Jávea is located in the northern section of the province of Alicante, between the capes of San Antonio and La Nao. The Cabo de Nao separates the bays of Valencia and Alicante and is the westernmost point of the Valencia´s coastline. Frequent attacks from marauding pirates forced Jávea´s inhabitants to settle 2 km from the coast in a walled town – these walls remained standing until 1877.
The enclosure formed by the former walls now forms Jávea´s historical centre, which is situated around the Gothic Church of San Bartolomé surrounded by whitewashed houses with iron grilles and lintels made out of golden porous ´Tosca´clay. In this area the Ayuntamiento, the Food Market, the Cultural Centre, the Museum of Archaeology and Ethnology and the Chapel of Santa Ana are all located within easy walking distance.
The marine and port area, known as the Aduanas del Mar, is located 2 km from the old town centre and is the place to see the Church of Our Lady of Loreta, constructed in the shape of a keel.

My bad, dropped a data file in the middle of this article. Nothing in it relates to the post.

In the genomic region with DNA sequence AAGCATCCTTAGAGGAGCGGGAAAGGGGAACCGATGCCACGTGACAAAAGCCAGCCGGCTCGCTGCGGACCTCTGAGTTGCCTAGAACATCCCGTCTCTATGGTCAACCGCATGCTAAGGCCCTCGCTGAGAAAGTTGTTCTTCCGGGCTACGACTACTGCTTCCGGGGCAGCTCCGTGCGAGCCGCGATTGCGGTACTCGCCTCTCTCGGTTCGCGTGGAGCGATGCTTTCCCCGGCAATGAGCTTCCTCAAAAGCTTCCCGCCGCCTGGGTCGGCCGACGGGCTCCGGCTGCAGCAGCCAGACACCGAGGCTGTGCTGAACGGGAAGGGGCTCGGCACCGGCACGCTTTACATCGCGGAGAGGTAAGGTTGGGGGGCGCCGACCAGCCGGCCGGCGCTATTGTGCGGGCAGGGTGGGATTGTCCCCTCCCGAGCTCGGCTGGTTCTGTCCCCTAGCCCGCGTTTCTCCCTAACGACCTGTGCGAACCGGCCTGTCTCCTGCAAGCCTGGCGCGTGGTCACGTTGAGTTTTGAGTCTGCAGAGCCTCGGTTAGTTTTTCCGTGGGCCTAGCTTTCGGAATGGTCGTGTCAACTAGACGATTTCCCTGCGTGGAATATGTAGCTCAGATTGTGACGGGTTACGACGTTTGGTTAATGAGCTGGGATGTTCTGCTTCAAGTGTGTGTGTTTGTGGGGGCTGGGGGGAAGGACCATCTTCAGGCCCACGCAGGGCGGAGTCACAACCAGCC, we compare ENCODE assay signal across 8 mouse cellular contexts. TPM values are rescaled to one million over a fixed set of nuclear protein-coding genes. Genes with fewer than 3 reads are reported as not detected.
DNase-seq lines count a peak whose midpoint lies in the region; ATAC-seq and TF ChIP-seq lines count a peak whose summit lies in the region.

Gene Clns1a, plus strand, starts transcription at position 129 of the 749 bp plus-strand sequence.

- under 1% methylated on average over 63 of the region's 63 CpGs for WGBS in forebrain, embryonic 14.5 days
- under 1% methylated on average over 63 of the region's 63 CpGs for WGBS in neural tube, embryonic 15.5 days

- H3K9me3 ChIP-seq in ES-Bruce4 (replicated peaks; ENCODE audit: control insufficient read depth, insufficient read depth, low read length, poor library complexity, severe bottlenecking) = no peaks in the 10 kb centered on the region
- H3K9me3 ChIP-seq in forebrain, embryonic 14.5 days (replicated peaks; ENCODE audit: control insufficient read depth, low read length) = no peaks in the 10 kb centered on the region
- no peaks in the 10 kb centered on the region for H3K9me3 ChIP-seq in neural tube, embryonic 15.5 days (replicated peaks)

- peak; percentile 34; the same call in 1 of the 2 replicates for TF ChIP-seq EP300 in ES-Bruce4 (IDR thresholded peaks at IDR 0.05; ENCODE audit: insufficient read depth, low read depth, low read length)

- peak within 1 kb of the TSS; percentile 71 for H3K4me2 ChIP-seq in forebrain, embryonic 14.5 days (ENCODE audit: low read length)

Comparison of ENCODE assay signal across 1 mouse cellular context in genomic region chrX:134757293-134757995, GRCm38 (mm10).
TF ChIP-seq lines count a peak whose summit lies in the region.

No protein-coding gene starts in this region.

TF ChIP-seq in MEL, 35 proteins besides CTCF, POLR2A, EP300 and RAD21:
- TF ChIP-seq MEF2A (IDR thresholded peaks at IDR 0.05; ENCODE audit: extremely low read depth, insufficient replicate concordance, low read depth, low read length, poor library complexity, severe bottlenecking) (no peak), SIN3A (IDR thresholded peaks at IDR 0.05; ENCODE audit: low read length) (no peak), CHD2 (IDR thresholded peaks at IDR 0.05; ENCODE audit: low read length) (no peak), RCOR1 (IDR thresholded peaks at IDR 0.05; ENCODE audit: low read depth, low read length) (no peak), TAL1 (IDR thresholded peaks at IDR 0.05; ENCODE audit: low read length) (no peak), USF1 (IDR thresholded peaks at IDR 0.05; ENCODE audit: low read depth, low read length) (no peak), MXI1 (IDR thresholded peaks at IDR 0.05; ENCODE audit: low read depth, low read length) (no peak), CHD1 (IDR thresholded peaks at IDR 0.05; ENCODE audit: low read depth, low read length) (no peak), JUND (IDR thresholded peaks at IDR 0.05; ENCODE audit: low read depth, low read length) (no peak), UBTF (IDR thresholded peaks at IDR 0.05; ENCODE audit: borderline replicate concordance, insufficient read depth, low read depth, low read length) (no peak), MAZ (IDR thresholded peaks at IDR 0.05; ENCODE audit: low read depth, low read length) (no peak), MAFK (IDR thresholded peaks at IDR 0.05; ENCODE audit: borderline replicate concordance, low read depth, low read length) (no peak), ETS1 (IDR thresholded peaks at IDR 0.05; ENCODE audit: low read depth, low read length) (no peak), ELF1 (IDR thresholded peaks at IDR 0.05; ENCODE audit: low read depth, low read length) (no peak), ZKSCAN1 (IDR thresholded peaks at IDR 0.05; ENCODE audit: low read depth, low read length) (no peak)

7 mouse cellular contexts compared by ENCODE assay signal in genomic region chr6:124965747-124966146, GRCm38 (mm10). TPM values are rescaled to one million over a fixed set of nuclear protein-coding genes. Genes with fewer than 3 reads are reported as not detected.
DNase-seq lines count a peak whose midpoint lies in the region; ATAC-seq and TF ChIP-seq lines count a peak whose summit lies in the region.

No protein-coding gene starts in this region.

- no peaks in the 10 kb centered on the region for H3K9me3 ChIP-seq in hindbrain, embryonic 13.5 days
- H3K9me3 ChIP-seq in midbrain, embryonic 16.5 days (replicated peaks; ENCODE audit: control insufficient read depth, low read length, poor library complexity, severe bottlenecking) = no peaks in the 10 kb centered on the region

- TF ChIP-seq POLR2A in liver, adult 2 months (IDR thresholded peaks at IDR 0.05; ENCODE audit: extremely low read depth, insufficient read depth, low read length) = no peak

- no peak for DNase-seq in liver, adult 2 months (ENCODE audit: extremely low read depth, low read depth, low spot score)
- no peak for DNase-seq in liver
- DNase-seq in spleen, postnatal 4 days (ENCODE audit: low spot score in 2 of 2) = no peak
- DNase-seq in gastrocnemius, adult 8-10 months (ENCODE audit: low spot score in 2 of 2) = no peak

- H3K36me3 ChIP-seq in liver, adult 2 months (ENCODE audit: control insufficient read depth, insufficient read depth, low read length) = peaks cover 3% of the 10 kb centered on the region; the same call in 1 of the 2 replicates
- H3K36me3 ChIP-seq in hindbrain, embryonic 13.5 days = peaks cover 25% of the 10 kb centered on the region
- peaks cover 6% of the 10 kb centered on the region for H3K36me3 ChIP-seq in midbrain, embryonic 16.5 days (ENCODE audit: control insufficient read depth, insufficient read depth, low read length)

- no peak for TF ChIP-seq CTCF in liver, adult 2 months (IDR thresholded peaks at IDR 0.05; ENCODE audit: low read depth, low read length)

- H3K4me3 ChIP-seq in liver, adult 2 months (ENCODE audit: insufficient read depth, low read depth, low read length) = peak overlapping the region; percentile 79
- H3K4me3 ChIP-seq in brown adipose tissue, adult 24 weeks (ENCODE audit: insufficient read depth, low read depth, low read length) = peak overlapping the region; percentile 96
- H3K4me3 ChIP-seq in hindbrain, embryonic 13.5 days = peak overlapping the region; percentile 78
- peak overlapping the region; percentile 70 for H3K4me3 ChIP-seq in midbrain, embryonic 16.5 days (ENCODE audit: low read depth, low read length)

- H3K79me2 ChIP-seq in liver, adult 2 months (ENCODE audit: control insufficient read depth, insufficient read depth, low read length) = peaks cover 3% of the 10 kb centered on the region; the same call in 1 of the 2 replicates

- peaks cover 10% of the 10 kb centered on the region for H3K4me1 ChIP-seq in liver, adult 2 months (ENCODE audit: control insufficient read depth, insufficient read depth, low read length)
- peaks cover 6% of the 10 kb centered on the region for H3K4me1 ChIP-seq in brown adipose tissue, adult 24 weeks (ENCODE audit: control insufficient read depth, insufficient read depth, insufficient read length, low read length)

The Arenal area, with the Costa Blanca´s only National Parador, contains Jávea´s most popular beach -the Playa del Arenal – and is reached by following the road that runs parallel to the Playa del Benissero.
Jávea has a 20 km coastline that stretches from the Cova Tallá to the Cala de la Granadella. There is an interesting mixture of beaches with soft sandy beaches (Arenal beaches), small, shingled beaches bordered by pine trees which are suitable for diving (Granadella beaches), and naturist beaches (Ambolo beaches).
There are also small coves: Portichol and La Sardinera. A more traditional Jávea is found inland with riu-raus and orange groves that are protected from the harsh continental climate by the natural barrier formed by Montgó, which extends to the north of Jávea and serves as a border between Jávea and Dénia.